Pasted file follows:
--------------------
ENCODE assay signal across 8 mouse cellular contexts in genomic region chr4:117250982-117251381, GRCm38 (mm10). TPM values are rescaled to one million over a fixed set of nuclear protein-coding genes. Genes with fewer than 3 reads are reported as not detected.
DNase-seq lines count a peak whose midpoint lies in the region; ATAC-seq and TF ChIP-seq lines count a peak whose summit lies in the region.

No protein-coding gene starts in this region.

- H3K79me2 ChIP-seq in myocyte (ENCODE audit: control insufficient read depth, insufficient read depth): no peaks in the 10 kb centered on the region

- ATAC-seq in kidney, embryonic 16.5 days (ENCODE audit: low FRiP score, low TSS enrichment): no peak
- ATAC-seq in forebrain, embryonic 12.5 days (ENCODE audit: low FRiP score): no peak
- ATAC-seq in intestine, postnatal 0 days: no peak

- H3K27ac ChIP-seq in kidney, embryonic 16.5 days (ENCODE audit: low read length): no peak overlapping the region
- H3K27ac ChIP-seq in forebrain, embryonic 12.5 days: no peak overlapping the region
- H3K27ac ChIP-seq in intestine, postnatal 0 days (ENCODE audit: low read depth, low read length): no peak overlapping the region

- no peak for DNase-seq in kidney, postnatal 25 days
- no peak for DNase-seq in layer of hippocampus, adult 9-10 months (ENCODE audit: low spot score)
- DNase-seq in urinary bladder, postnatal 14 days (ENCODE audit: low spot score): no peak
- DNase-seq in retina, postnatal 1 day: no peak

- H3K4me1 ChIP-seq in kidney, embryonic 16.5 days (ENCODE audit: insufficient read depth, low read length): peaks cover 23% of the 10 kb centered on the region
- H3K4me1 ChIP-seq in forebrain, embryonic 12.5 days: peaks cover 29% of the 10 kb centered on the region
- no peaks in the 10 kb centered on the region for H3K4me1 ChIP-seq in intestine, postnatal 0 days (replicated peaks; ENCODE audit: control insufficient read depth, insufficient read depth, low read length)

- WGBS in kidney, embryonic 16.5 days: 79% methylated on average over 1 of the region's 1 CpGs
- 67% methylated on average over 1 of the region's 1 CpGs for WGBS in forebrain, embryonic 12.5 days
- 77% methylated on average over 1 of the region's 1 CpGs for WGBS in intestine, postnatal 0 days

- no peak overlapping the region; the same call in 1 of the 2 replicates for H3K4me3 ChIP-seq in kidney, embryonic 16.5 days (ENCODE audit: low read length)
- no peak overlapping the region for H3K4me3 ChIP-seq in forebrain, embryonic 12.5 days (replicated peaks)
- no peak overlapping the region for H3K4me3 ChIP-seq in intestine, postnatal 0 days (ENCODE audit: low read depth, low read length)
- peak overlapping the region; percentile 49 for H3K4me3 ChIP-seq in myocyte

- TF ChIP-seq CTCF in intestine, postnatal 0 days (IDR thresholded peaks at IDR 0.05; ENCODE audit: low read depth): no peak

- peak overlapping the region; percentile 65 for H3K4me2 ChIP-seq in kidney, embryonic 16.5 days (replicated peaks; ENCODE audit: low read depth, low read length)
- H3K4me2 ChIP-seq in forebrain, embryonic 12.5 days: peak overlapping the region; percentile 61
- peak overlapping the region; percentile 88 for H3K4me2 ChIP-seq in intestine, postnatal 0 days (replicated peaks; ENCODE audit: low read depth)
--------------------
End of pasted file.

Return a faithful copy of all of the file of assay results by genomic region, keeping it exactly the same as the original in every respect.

ENCODE assay signal across 8 mouse cellular contexts in genomic region chr4:117250982-117251381, GRCm38 (mm10). TPM values are rescaled to one million over a fixed set of nuclear protein-coding genes. Genes with fewer than 3 reads are reported as not detected.
DNase-seq lines count a peak whose midpoint lies in the region; ATAC-seq and TF ChIP-seq lines count a peak whose summit lies in the region.

No protein-coding gene starts in this region.

- H3K79me2 ChIP-seq in myocyte (ENCODE audit: control insufficient read depth, insufficient read depth): no peaks in the 10 kb centered on the region

- ATAC-seq in kidney, embryonic 16.5 days (ENCODE audit: low FRiP score, low TSS enrichment): no peak
- ATAC-seq in forebrain, embryonic 12.5 days (ENCODE audit: low FRiP score): no peak
- ATAC-seq in intestine, postnatal 0 days: no peak

- H3K27ac ChIP-seq in kidney, embryonic 16.5 days (ENCODE audit: low read length): no peak overlapping the region
- H3K27ac ChIP-seq in forebrain, embryonic 12.5 days: no peak overlapping the region
- H3K27ac ChIP-seq in intestine, postnatal 0 days (ENCODE audit: low read depth, low read length): no peak overlapping the region

- no peak for DNase-seq in kidney, postnatal 25 days
- no peak for DNase-seq in layer of hippocampus, adult 9-10 months (ENCODE audit: low spot score)
- DNase-seq in urinary bladder, postnatal 14 days (ENCODE audit: low spot score): no peak
- DNase-seq in retina, postnatal 1 day: no peak

- H3K4me1 ChIP-seq in kidney, embryonic 16.5 days (ENCODE audit: insufficient read depth, low read length): peaks cover 23% of the 10 kb centered on the region
- H3K4me1 ChIP-seq in forebrain, embryonic 12.5 days: peaks cover 29% of the 10 kb centered on the region
- no peaks in the 10 kb centered on the region for H3K4me1 ChIP-seq in intestine, postnatal 0 days (replicated peaks; ENCODE audit: control insufficient read depth, insufficient read depth, low read length)

- WGBS in kidney, embryonic 16.5 days: 79% methylated on average over 1 of the region's 1 CpGs
- 67% methylated on average over 1 of the region's 1 CpGs for WGBS in forebrain, embryonic 12.5 days
- 77% methylated on average over 1 of the region's 1 CpGs for WGBS in intestine, postnatal 0 days

- no peak overlapping the region; the same call in 1 of the 2 replicates for H3K4me3 ChIP-seq in kidney, embryonic 16.5 days (ENCODE audit: low read length)
- no peak overlapping the region for H3K4me3 ChIP-seq in forebrain, embryonic 12.5 days (replicated peaks)
- no peak overlapping the region for H3K4me3 ChIP-seq in intestine, postnatal 0 days (ENCODE audit: low read depth, low read length)
- peak overlapping the region; percentile 49 for H3K4me3 ChIP-seq in myocyte

- TF ChIP-seq CTCF in intestine, postnatal 0 days (IDR thresholded peaks at IDR 0.05; ENCODE audit: low read depth): no peak

- peak overlapping the region; percentile 65 for H3K4me2 ChIP-seq in kidney, embryonic 16.5 days (replicated peaks; ENCODE audit: low read depth, low read length)
- H3K4me2 ChIP-seq in forebrain, embryonic 12.5 days: peak overlapping the region; percentile 61
- peak overlapping the region; percentile 88 for H3K4me2 ChIP-seq in intestine, postnatal 0 days (replicated peaks; ENCODE audit: low read depth)